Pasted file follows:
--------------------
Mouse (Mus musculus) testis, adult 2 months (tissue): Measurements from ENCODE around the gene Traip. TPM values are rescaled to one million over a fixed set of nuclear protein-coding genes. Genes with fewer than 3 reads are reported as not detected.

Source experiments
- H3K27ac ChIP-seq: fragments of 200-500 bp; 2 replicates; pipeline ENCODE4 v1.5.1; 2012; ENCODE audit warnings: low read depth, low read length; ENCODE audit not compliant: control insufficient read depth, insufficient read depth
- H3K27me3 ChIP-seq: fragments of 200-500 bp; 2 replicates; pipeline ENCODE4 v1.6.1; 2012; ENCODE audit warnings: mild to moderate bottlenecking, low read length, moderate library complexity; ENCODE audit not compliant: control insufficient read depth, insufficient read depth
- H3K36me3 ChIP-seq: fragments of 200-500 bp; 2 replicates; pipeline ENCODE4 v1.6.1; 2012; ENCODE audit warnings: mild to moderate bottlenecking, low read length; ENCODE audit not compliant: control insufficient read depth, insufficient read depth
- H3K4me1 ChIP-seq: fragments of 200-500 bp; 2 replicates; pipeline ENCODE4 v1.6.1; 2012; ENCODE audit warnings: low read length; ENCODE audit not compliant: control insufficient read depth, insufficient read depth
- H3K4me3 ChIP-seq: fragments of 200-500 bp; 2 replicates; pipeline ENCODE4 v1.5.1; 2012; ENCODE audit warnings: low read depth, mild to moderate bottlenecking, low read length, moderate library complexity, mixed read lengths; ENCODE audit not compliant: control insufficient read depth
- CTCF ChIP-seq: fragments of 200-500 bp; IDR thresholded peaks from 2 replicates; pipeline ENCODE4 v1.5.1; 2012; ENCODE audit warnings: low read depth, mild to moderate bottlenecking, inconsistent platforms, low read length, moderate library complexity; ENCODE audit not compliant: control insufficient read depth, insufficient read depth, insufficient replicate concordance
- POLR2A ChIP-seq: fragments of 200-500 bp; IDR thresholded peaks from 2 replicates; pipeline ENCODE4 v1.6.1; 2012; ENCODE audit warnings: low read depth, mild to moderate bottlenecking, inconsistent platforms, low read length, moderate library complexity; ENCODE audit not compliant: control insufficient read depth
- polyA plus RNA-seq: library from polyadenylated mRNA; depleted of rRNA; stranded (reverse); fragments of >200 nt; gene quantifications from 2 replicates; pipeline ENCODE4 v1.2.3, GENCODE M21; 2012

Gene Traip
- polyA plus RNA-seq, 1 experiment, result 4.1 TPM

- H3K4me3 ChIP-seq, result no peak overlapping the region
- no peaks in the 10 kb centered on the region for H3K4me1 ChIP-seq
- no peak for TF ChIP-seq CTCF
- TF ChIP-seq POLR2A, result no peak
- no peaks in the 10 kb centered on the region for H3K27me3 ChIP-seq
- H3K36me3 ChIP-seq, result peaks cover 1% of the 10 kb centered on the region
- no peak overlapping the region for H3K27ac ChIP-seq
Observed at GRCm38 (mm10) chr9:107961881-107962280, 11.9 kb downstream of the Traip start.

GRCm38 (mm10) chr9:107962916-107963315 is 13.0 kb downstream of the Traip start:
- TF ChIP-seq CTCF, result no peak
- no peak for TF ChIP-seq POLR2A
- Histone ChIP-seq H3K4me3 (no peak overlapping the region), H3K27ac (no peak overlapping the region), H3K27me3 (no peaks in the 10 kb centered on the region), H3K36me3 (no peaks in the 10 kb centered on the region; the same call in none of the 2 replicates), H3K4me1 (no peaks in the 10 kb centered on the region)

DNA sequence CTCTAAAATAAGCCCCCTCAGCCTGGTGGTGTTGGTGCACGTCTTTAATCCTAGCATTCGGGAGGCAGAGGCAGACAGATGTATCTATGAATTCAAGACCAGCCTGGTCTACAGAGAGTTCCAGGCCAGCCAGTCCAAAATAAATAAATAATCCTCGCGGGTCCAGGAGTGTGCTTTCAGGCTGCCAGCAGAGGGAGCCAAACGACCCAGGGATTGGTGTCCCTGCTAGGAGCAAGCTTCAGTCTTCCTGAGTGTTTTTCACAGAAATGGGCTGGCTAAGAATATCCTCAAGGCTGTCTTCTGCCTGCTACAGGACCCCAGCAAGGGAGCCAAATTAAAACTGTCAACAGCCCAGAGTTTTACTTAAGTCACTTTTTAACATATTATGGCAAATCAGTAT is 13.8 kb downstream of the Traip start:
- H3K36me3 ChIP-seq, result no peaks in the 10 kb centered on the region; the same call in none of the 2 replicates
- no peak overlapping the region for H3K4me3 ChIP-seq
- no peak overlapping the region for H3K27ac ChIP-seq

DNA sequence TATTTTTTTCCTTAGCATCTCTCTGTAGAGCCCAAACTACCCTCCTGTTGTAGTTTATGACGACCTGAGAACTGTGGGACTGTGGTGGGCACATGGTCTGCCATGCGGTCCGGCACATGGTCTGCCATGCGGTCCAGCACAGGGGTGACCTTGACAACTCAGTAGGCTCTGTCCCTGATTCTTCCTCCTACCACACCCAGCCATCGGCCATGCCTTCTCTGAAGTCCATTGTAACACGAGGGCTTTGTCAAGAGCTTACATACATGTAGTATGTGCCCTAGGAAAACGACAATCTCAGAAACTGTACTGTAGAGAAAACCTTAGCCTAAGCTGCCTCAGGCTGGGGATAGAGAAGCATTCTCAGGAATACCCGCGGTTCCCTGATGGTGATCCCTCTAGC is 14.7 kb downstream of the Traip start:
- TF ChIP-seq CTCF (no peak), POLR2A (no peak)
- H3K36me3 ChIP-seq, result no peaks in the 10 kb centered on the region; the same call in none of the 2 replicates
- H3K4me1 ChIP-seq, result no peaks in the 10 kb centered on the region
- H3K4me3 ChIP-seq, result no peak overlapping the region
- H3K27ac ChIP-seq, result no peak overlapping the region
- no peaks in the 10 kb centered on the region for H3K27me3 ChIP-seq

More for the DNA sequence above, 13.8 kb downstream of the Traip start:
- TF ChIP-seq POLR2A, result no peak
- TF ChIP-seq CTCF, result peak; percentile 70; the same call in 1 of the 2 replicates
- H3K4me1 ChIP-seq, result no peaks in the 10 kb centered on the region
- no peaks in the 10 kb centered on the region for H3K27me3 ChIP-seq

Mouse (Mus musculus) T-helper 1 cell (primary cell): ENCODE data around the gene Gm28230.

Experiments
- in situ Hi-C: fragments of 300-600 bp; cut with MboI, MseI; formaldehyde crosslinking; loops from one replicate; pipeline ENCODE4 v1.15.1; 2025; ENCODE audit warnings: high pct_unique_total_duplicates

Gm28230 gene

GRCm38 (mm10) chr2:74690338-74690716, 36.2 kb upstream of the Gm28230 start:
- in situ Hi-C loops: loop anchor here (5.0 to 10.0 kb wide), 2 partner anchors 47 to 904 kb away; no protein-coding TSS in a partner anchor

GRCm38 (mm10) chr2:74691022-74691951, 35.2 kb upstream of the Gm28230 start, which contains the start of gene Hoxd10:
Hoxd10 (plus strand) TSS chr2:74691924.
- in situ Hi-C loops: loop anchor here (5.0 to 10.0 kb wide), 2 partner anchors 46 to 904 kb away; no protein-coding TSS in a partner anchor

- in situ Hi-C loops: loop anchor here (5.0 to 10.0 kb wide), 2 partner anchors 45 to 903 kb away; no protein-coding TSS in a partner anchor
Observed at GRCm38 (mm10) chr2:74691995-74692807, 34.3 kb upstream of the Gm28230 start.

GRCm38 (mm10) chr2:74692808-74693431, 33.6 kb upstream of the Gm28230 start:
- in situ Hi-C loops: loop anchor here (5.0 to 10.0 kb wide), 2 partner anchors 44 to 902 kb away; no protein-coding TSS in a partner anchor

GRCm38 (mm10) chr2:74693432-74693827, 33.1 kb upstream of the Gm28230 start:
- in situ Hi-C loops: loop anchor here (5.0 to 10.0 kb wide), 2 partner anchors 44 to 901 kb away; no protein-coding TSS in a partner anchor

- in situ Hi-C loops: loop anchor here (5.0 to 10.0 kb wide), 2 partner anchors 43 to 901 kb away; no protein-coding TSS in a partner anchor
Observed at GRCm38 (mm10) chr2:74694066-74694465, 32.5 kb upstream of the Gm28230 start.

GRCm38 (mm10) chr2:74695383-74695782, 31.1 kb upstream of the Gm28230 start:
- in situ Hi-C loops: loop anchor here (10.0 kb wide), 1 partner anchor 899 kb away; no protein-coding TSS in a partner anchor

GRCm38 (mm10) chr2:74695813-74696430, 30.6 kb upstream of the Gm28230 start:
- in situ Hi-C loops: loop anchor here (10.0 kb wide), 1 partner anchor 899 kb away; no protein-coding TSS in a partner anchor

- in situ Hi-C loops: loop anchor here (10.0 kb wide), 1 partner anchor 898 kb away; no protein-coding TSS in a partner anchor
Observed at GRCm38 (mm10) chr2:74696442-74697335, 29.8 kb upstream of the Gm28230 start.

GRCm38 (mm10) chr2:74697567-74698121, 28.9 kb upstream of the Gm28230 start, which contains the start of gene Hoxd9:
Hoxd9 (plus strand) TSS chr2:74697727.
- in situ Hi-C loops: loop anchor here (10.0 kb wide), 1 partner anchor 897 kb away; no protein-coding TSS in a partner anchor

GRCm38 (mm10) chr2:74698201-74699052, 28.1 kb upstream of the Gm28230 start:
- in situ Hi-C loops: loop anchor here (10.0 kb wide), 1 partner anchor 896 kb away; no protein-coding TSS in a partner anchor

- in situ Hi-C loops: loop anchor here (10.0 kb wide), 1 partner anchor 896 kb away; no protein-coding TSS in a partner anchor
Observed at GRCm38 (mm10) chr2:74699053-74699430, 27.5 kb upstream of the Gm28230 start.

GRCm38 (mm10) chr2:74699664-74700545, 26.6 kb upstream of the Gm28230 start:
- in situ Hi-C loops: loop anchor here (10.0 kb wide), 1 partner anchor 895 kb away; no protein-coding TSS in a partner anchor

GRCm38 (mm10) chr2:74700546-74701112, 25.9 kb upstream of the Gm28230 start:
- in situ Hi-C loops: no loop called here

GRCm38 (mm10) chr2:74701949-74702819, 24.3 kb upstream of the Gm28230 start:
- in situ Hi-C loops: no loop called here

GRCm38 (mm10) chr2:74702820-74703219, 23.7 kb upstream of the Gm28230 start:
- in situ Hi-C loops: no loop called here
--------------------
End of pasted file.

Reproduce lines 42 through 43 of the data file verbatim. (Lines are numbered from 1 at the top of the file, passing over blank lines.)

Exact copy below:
Experiments
- in situ Hi-C: fragments of 300-600 bp; cut with MboI, MseI; formaldehyde crosslinking; loops from one replicate; pipeline ENCODE4 v1.15.1; 2025; ENCODE audit warnings: high pct_unique_total_duplicates